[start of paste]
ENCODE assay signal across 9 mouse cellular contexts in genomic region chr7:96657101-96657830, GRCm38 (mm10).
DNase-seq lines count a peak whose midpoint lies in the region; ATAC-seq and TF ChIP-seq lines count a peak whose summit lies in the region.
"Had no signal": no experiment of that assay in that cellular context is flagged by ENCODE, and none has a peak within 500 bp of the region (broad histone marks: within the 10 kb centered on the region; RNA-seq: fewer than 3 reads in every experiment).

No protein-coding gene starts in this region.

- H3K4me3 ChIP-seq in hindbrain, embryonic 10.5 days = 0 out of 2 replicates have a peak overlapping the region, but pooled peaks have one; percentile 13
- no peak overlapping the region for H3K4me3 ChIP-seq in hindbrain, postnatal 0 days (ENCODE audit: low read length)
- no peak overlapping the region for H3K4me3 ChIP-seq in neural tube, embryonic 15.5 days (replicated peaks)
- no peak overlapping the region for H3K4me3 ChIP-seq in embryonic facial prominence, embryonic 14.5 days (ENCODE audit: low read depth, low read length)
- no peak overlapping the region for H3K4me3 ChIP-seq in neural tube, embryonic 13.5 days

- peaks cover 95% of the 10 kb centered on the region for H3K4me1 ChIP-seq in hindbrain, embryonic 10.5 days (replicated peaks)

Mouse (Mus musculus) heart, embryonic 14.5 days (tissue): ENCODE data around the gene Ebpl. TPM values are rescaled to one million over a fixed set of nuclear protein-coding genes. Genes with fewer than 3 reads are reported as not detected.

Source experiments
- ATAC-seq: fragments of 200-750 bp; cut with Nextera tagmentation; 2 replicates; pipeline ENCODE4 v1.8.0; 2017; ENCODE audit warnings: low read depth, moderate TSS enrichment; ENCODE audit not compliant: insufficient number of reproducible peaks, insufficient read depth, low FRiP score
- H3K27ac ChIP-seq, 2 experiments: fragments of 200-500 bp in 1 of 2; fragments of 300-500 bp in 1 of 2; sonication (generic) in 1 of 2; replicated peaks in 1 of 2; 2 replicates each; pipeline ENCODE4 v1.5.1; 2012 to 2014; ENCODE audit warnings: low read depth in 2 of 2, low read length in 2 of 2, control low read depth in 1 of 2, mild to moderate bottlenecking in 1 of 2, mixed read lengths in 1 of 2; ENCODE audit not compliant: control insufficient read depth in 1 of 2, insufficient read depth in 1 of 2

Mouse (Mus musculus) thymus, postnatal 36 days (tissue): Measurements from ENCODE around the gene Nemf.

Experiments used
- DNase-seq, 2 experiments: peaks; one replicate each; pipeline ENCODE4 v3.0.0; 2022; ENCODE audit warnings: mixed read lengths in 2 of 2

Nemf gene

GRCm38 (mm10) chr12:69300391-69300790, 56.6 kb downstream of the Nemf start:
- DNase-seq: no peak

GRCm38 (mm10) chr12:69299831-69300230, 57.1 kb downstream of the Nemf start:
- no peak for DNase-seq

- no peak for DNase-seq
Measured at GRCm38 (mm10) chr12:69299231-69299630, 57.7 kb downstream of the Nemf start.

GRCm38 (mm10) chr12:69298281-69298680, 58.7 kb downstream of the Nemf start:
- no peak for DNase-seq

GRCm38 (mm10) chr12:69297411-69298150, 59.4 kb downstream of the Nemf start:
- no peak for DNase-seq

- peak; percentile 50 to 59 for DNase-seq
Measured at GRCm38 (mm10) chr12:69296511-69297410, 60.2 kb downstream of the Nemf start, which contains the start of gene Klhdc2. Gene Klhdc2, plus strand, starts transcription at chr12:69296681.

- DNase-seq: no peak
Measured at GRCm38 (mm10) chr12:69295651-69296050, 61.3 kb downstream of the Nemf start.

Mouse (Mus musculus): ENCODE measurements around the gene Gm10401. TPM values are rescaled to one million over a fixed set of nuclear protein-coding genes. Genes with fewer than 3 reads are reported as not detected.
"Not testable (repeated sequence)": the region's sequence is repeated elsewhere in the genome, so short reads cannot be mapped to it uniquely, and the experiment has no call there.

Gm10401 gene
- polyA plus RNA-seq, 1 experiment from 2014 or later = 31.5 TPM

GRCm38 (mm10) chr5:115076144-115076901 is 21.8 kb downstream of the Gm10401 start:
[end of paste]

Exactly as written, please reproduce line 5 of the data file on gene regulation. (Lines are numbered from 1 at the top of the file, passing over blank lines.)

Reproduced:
- H3K4me3 ChIP-seq in hindbrain, embryonic 10.5 days = 0 out of 2 replicates have a peak overlapping the region, but pooled peaks have one; percentile 13